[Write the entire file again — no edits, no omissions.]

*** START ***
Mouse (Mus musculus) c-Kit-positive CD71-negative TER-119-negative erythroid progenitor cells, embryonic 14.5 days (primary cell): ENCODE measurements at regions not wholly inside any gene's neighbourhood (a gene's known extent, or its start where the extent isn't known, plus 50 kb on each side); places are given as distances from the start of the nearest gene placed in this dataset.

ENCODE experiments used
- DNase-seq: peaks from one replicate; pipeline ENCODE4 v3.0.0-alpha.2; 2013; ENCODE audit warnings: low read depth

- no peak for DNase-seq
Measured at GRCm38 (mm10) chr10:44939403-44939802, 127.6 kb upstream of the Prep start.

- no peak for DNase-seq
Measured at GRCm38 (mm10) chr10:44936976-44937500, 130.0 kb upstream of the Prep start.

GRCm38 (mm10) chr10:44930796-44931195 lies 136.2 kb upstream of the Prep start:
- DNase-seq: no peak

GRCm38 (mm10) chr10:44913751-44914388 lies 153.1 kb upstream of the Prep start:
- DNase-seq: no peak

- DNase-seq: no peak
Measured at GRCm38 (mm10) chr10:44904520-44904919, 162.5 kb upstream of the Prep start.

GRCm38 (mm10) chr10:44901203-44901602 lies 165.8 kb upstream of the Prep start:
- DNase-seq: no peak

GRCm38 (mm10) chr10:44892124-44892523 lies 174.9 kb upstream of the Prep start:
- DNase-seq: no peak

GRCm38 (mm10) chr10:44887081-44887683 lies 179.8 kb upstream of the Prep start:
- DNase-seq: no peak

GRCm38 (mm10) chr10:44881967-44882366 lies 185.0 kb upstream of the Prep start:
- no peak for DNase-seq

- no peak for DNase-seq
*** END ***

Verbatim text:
Mouse (Mus musculus) c-Kit-positive CD71-negative TER-119-negative erythroid progenitor cells, embryonic 14.5 days (primary cell): ENCODE measurements at regions not wholly inside any gene's neighbourhood (a gene's known extent, or its start where the extent isn't known, plus 50 kb on each side); places are given as distances from the start of the nearest gene placed in this dataset.

ENCODE experiments used
- DNase-seq: peaks from one replicate; pipeline ENCODE4 v3.0.0-alpha.2; 2013; ENCODE audit warnings: low read depth

- no peak for DNase-seq
Measured at GRCm38 (mm10) chr10:44939403-44939802, 127.6 kb upstream of the Prep start.

- no peak for DNase-seq
Measured at GRCm38 (mm10) chr10:44936976-44937500, 130.0 kb upstream of the Prep start.

GRCm38 (mm10) chr10:44930796-44931195 lies 136.2 kb upstream of the Prep start:
- DNase-seq: no peak

GRCm38 (mm10) chr10:44913751-44914388 lies 153.1 kb upstream of the Prep start:
- DNase-seq: no peak

- DNase-seq: no peak
Measured at GRCm38 (mm10) chr10:44904520-44904919, 162.5 kb upstream of the Prep start.

GRCm38 (mm10) chr10:44901203-44901602 lies 165.8 kb upstream of the Prep start:
- DNase-seq: no peak

GRCm38 (mm10) chr10:44892124-44892523 lies 174.9 kb upstream of the Prep start:
- DNase-seq: no peak

GRCm38 (mm10) chr10:44887081-44887683 lies 179.8 kb upstream of the Prep start:
- DNase-seq: no peak

GRCm38 (mm10) chr10:44881967-44882366 lies 185.0 kb upstream of the Prep start:
- no peak for DNase-seq

- no peak for DNase-seq